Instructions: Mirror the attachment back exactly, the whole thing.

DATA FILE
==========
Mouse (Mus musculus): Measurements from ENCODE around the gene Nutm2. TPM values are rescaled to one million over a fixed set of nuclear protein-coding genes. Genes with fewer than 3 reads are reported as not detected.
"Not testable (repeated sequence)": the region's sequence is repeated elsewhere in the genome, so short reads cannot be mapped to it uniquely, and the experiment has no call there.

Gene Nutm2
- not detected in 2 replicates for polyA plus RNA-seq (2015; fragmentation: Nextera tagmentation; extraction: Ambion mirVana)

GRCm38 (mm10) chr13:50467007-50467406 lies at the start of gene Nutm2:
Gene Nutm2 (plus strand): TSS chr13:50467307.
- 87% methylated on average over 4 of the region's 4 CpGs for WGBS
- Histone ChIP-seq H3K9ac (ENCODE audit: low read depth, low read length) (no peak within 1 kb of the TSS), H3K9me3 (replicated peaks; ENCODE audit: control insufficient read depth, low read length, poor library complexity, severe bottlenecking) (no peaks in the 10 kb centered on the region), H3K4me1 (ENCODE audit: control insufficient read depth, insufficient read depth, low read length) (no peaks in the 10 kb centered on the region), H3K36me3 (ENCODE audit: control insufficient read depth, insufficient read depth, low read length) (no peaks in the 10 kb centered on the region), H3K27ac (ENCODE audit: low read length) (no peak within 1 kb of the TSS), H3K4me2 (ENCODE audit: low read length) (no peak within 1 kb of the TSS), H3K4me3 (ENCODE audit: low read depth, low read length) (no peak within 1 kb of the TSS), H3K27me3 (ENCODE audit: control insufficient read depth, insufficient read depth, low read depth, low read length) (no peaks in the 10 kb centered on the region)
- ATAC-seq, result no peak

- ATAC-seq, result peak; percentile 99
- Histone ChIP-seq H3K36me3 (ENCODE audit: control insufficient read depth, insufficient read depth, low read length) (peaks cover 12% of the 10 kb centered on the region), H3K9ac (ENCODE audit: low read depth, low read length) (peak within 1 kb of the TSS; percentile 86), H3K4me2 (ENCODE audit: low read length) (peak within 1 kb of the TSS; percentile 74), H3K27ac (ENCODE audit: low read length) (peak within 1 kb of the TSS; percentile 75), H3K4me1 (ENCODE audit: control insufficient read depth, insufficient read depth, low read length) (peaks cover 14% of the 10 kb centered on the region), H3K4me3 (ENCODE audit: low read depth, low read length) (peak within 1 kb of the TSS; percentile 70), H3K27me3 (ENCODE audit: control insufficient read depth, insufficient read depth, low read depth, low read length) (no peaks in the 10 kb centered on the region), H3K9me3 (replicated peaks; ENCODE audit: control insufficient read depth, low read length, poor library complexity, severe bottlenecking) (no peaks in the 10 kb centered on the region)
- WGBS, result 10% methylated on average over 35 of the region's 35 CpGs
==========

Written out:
Mouse (Mus musculus): Measurements from ENCODE around the gene Nutm2. TPM values are rescaled to one million over a fixed set of nuclear protein-coding genes. Genes with fewer than 3 reads are reported as not detected.
"Not testable (repeated sequence)": the region's sequence is repeated elsewhere in the genome, so short reads cannot be mapped to it uniquely, and the experiment has no call there.

Gene Nutm2
- not detected in 2 replicates for polyA plus RNA-seq (2015; fragmentation: Nextera tagmentation; extraction: Ambion mirVana)

GRCm38 (mm10) chr13:50467007-50467406 lies at the start of gene Nutm2:
Gene Nutm2 (plus strand): TSS chr13:50467307.
- 87% methylated on average over 4 of the region's 4 CpGs for WGBS
- Histone ChIP-seq H3K9ac (ENCODE audit: low read depth, low read length) (no peak within 1 kb of the TSS), H3K9me3 (replicated peaks; ENCODE audit: control insufficient read depth, low read length, poor library complexity, severe bottlenecking) (no peaks in the 10 kb centered on the region), H3K4me1 (ENCODE audit: control insufficient read depth, insufficient read depth, low read length) (no peaks in the 10 kb centered on the region), H3K36me3 (ENCODE audit: control insufficient read depth, insufficient read depth, low read length) (no peaks in the 10 kb centered on the region), H3K27ac (ENCODE audit: low read length) (no peak within 1 kb of the TSS), H3K4me2 (ENCODE audit: low read length) (no peak within 1 kb of the TSS), H3K4me3 (ENCODE audit: low read depth, low read length) (no peak within 1 kb of the TSS), H3K27me3 (ENCODE audit: control insufficient read depth, insufficient read depth, low read depth, low read length) (no peaks in the 10 kb centered on the region)
- ATAC-seq, result no peak

- ATAC-seq, result peak; percentile 99
- Histone ChIP-seq H3K36me3 (ENCODE audit: control insufficient read depth, insufficient read depth, low read length) (peaks cover 12% of the 10 kb centered on the region), H3K9ac (ENCODE audit: low read depth, low read length) (peak within 1 kb of the TSS; percentile 86), H3K4me2 (ENCODE audit: low read length) (peak within 1 kb of the TSS; percentile 74), H3K27ac (ENCODE audit: low read length) (peak within 1 kb of the TSS; percentile 75), H3K4me1 (ENCODE audit: control insufficient read depth, insufficient read depth, low read length) (peaks cover 14% of the 10 kb centered on the region), H3K4me3 (ENCODE audit: low read depth, low read length) (peak within 1 kb of the TSS; percentile 70), H3K27me3 (ENCODE audit: control insufficient read depth, insufficient read depth, low read depth, low read length) (no peaks in the 10 kb centered on the region), H3K9me3 (replicated peaks; ENCODE audit: control insufficient read depth, low read length, poor library complexity, severe bottlenecking) (no peaks in the 10 kb centered on the region)
- WGBS, result 10% methylated on average over 35 of the region's 35 CpGs